Today, I came out for yes.
Why? It's actually simple.
I know, all other things being equal, that there are scale and convenience benefits of the UK's highly integrated single market - the same stores, mobile providers and financial products in Inverness as in London.
I agree, there is something special about sharing a citizenship and culture with people from Belfast, Cardiff and Manchester (though I don't buy the argument that a separate Scottish citizenship would turn people from the rest of the UK into "foreigners", any more than Irish people feel like foreigners in the UK today).
I understand, there may be short-term uncertainty and perhaps even pain associated with the transition to independence - but that has never been a good enough basis for me on which to make a long-term decision about Scotland's future.
The overwhelming reason for voting yes is a democratic one. The Westminster system is broken, some aspects of it are abhorrent (the royal prerogative, the absolute sovereignty of Parliament, and the unelected House of Lords to name but three), Scotland is represented in the UK parliament just like any other British 'region', and the English aren't properly represented either, other than by dint of their sheer number.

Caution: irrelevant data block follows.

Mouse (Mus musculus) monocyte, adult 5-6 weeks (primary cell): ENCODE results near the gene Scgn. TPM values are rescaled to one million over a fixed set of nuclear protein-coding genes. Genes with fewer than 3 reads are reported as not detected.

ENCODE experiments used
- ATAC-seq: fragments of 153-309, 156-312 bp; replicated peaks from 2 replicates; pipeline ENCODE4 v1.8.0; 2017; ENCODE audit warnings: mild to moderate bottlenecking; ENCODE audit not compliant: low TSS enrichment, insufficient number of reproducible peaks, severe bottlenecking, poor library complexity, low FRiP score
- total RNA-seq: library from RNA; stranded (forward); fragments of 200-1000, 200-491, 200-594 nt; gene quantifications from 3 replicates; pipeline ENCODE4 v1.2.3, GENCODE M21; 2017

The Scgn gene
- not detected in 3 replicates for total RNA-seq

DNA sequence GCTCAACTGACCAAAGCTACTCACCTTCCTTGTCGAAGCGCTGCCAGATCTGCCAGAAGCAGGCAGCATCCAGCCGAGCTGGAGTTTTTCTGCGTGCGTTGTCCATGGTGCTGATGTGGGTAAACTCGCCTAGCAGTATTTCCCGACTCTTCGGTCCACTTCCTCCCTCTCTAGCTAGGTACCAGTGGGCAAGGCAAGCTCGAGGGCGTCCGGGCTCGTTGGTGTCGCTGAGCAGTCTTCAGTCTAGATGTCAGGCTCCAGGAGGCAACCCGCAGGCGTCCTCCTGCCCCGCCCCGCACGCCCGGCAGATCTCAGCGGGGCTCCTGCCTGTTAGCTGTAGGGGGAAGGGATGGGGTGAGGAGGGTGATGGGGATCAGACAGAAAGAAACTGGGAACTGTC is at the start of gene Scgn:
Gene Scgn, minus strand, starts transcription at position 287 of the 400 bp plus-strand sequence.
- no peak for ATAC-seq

While I respect the view of those who say we should make the case for change from within the UK, I don't believe all the changes I want to see will happen in my lifetime. In an independent Scotland, they will likely be in place from day 1.
As it happens, I also believe that a reinvigorated Scottish democracy would have spillover effects on the rest of the UK, as it became clear that the constitutional status quo can be radically altered without the sky falling in.
But this week is about Scotland.
Nobel laureate Joseph Stiglitz wrote today in Scotland's two quality newspapers that there is little basis for the fear-mongering that has been advanced by no supporters (and, while we're at it, that the downside risks of Scotland staying in the UK and the UK subsequently leaving the EU are "by almost any account, greater [than Scotland going it alone]"). David Cameron himself said some time ago that it would be wrong to suggest Scotland could not be another small, independent, thriving country.
The yes campaign doesn't have all the answers. Nor the current Scottish government or the SNP. That is not the point. This is nothing less than a democratic revolution, and it will be for future Scottish electorates to decide, fairly and democratically, the best way forward for their country.
That is how democracy is supposed to work.
Scotland will be subject to the constraints of our globalized and interdependent world of course, just like every other country, but democracy it will be all the same. Scottish people deciding for Scottish people. With the checks and balances you would expect of a 21st century democracy.
Today's historic editorial in the Sunday Herald concludes with these words:
"Should Scotland be an independent country? Of course it should, and it must."